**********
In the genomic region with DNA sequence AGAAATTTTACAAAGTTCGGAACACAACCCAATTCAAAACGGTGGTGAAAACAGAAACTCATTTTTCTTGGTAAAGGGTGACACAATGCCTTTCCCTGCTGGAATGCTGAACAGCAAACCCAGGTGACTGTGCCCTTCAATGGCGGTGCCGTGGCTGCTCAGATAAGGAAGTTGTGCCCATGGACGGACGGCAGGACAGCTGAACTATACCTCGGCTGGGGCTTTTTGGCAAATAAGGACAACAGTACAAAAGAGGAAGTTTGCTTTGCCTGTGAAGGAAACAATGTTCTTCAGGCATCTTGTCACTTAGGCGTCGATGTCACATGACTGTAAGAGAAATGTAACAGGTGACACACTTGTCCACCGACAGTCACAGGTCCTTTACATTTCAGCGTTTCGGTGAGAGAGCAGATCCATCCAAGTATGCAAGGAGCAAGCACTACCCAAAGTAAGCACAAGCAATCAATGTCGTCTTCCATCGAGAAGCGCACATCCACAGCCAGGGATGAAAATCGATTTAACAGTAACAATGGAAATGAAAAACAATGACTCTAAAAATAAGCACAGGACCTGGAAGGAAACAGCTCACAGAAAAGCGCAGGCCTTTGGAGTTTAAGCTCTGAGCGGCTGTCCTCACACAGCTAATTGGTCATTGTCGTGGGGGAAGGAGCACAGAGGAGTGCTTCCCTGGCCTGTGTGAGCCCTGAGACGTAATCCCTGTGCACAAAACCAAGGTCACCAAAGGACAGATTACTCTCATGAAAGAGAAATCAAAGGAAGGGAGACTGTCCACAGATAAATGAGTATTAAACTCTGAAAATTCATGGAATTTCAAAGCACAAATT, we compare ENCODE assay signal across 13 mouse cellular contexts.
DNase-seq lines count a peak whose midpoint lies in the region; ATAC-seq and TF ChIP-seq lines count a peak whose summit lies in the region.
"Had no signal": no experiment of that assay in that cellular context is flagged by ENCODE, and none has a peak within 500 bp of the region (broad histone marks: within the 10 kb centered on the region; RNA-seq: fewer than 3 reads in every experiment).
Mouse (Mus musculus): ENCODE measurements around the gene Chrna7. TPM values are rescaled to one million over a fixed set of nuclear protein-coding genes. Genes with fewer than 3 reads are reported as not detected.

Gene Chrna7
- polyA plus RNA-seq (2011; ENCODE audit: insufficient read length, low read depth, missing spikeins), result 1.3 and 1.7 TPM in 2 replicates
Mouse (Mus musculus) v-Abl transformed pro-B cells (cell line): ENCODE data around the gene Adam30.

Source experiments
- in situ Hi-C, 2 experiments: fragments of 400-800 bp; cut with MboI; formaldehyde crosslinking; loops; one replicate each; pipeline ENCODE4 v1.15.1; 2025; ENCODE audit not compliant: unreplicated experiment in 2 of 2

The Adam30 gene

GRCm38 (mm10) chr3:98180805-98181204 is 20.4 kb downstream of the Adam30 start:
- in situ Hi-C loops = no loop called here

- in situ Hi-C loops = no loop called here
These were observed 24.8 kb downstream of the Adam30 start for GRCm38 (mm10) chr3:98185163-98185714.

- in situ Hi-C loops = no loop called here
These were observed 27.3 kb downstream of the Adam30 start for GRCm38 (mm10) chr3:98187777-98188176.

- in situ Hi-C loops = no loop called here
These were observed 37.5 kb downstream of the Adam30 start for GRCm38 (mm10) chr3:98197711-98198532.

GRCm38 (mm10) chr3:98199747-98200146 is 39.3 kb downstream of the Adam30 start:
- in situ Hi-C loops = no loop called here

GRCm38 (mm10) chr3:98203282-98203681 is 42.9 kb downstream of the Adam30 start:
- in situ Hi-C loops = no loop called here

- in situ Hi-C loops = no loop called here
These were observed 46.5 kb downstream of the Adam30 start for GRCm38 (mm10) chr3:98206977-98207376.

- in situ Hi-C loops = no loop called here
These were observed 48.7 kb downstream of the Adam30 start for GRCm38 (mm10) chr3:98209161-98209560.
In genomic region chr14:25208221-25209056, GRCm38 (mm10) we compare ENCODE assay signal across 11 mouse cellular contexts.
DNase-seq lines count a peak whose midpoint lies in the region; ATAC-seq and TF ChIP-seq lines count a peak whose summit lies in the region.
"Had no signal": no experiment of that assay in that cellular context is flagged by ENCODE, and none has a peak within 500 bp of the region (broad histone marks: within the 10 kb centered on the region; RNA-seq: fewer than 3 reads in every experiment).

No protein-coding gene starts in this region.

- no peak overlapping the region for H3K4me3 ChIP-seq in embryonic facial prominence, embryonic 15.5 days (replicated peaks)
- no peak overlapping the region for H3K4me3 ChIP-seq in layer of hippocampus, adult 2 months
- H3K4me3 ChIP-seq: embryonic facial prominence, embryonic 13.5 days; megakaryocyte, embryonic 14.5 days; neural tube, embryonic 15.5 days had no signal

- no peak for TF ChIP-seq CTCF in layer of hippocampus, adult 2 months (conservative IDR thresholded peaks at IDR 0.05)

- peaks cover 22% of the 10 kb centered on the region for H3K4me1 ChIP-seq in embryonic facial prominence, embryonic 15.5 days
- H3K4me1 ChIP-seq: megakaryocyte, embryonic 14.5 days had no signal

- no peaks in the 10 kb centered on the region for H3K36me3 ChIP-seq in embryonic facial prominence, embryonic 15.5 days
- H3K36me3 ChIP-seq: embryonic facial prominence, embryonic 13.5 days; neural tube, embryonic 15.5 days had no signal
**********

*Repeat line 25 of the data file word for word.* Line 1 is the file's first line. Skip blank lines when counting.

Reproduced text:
- in situ Hi-C loops = no loop called here